New York:She finished off the Sister Slam. Now, Justine Henin will try to finalize another Grand Slam title.
Henin outlasted Venus Williams three days after knocking out sister Serena, winning Friday's semifinal 7-6 (2) 6-4.
Martina Hingis was the only other player to beat the siblings in the same Grand Slam tournament, at the 2001 Australian Open.
Packing a powerful serve, wicked backhands and daring rushes to the net, Henin has not lost a set through six matches.
Earlier this week, many tennis fans believed there would be a Williams in the final. Henin ended that, all by herself.
"I really believed I could do it, and that's maybe why I did," she said. "I don't think a lot of people thought I could beat her here in this tournament. I was really proud. It's not easy to play Serena and Venus, you know."
"Didn't trust myself enough in the last few years against them," she said. "And then this year a lot of things have changed. I trust myself much more."
On Saturday night, Henin will try for her seventh Grand Slam title when she takes on No 4 Svetlana Kuznetsova in a matchup of former champs.
Henin has a 14-2 career record against Kuznetsova, who advanced by defeating No 6 Anna Chakvetadze 3-6, 6-1, 6-1.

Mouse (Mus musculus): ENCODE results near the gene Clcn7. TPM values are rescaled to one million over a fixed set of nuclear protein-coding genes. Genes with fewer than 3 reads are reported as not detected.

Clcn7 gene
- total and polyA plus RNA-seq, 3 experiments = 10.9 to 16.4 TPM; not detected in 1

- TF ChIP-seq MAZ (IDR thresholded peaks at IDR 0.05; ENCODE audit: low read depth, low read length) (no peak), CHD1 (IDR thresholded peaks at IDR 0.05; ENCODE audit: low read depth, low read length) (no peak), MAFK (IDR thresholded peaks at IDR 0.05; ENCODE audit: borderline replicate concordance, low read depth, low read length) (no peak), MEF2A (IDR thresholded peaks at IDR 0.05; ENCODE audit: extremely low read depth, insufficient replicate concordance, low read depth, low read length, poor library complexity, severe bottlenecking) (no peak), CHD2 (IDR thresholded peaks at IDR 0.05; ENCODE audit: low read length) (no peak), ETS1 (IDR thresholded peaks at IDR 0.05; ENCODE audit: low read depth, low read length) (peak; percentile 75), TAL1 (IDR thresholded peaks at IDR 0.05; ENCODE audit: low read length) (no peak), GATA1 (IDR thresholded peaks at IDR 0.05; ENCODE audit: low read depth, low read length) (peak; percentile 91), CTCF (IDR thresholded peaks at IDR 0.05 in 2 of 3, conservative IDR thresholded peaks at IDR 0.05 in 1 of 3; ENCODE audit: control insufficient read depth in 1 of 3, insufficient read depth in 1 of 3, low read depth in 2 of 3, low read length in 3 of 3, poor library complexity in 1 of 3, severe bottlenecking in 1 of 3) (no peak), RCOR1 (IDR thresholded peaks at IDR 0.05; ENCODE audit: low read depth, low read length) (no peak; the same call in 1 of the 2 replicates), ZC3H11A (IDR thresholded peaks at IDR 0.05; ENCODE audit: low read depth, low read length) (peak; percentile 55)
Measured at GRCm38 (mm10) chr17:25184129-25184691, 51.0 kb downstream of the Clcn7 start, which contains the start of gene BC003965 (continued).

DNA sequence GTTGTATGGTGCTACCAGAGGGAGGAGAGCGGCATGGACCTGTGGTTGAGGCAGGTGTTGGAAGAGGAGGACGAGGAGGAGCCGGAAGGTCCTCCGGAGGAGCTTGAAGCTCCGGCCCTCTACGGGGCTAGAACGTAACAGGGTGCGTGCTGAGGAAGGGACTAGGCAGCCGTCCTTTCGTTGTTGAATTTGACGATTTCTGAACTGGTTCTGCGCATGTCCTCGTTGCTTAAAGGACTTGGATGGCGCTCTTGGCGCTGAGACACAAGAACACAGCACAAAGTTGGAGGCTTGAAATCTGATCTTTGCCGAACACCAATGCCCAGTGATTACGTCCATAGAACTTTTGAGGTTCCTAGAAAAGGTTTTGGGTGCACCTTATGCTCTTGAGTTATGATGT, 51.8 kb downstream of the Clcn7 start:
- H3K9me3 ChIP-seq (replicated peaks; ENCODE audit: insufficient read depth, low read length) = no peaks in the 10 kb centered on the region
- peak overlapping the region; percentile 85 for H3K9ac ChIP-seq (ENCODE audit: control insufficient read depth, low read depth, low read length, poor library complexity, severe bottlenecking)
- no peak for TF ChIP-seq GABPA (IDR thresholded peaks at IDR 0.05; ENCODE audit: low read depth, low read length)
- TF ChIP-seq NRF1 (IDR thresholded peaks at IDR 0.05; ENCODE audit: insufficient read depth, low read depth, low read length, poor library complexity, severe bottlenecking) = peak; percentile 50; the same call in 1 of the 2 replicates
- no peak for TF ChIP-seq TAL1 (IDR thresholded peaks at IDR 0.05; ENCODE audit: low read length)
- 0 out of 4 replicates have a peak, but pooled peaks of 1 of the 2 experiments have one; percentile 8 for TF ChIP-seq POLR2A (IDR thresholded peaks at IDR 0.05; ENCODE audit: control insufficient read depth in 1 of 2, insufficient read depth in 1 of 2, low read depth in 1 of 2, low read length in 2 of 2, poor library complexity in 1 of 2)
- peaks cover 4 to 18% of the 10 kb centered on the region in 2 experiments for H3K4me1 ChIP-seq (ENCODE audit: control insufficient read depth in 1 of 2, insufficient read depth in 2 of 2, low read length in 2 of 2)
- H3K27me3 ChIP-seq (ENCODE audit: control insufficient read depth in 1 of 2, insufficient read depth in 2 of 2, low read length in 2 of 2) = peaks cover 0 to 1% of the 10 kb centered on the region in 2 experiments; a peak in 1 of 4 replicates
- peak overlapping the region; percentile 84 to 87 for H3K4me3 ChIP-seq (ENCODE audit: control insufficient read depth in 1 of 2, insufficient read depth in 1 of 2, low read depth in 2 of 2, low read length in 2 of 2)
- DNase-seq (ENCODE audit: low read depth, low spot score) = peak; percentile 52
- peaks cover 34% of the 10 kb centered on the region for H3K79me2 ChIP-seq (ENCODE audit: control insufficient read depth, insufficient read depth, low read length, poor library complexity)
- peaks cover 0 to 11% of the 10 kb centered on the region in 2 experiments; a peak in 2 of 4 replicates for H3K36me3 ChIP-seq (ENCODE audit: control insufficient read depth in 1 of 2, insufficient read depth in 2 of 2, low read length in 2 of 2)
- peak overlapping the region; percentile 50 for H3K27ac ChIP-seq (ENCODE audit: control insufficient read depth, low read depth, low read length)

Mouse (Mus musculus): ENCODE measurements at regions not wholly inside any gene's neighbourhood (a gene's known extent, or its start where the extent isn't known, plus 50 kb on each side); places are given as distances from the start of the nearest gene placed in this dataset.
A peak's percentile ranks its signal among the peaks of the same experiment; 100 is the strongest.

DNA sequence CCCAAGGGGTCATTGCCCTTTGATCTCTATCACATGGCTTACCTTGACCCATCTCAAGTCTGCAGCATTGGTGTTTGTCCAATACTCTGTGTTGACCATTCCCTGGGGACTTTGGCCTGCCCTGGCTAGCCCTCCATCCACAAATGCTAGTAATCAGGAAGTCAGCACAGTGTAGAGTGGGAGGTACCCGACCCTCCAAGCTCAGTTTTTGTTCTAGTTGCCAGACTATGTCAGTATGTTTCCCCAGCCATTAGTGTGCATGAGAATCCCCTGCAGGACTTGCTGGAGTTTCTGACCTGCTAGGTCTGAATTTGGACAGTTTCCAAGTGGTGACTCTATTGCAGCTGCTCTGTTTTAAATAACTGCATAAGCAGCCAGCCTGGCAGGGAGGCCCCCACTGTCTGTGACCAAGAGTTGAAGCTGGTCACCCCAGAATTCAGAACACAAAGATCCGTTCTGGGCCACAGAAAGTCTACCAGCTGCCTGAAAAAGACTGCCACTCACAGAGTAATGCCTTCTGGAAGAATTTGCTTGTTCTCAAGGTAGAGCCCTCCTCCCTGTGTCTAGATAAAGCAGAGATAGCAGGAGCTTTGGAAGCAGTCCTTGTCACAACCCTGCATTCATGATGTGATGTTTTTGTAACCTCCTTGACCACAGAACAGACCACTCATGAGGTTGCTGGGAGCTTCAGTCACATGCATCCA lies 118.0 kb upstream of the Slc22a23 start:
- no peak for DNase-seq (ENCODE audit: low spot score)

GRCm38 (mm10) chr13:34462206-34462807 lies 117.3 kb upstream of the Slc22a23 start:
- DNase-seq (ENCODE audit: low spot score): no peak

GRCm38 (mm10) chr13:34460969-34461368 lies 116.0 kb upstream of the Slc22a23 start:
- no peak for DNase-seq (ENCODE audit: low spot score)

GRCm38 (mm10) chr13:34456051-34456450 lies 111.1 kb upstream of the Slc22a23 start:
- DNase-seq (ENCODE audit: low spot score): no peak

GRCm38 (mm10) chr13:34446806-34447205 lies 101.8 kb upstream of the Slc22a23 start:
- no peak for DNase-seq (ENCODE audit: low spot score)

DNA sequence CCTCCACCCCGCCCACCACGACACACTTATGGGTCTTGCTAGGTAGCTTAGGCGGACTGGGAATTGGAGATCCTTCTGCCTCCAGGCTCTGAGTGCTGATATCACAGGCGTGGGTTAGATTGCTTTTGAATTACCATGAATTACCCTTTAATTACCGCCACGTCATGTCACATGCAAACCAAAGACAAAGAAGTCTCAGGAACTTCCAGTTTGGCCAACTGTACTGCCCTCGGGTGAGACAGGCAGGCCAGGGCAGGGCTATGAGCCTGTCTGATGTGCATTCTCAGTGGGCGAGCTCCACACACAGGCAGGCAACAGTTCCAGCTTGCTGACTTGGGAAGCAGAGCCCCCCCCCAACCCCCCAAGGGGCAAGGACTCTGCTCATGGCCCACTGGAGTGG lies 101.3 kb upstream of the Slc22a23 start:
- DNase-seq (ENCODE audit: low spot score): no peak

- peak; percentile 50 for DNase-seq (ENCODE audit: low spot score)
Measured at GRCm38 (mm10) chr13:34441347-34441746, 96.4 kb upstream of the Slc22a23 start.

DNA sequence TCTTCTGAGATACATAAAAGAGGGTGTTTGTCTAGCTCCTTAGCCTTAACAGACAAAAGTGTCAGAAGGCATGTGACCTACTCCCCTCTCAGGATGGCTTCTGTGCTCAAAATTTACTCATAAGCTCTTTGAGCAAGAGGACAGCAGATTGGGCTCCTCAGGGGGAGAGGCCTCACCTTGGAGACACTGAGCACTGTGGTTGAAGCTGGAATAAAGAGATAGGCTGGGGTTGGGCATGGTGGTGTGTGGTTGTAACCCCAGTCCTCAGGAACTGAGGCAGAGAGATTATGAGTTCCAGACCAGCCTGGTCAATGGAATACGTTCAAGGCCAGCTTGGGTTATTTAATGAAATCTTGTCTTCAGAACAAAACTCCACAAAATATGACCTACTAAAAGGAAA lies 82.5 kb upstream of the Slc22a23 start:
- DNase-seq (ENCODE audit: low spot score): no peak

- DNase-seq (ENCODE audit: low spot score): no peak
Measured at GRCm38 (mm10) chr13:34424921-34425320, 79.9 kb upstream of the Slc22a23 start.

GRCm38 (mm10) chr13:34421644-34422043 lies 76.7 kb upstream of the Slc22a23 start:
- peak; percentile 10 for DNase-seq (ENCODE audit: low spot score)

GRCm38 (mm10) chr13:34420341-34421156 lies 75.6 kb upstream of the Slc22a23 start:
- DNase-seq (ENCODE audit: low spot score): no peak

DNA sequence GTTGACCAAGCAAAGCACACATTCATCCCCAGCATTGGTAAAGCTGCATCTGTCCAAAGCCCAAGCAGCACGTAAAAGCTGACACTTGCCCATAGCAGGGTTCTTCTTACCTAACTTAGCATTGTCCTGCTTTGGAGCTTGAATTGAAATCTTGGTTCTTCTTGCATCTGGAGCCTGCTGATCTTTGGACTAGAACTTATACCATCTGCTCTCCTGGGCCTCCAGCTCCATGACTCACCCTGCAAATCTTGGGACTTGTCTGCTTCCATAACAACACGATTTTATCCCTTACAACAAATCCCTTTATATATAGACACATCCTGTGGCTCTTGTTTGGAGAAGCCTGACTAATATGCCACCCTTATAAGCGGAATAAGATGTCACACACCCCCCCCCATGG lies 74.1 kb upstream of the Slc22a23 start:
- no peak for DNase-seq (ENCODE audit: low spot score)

Henin had some trouble breathing during the second set. She later said she'd been ailing for a few days.
The Williams sisters also claimed illness. Their mother and coach Oracene Price said Venus learned she has anemia after winning Wimbledon in July. She's been taking medicine for the condition and Price said her older daughter felt "like the ground was moving" during some matches at Flushing Meadows.
"I just was feeling dizzy, a little sick to the stomach. Was just having some energy problems. I'm not really sure what's wrong with me," Venus said. "But, you know, credit to her for playing well."
Price said Serena was hobbled by pain in her knee and left the city Thursday. Asked the last time the sisters were healthy, their mom said, "I guess when they first started."
After losing to Henin, Serena talked about her opponent's "lucky shots." Venus was more gracious, though no less disappointed.
Told that Venus had mentioned health problems, Henin sounded sarcastic when she said, "I'm surprised."
"I could say I wasn't 100 per cent, but I was fighting on every point. She probably did the same," she said. "It was just a good match. No complaint about that."
The diminutive Belgian consistently found ways to angle winning shots. She also placed a perfect lob over Williams in the second set, leaving Venus hanging her head.
Later, Williams asked a trainer to check her pulse and temperature. She followed up with some serves barely more than 70 mph while getting broken to fall behind 5-3.
Williams said had some "sports jelly beans" and sports drink to boost her, to no avail.
Kuznetsova recovered from a poor first set to win the final two in a breeze. Chakvetadze claimed trouble with the wind at Arthur Ashe Stadium all match. She also had a tough time keeping her composure as her big chance slipped away.
By the time Kuznetsova was serving for the match, Chakvetadze's eyes were red and she was wiping away tears.
"I just played horrible," she said. "Just couldn't put the ball in the court."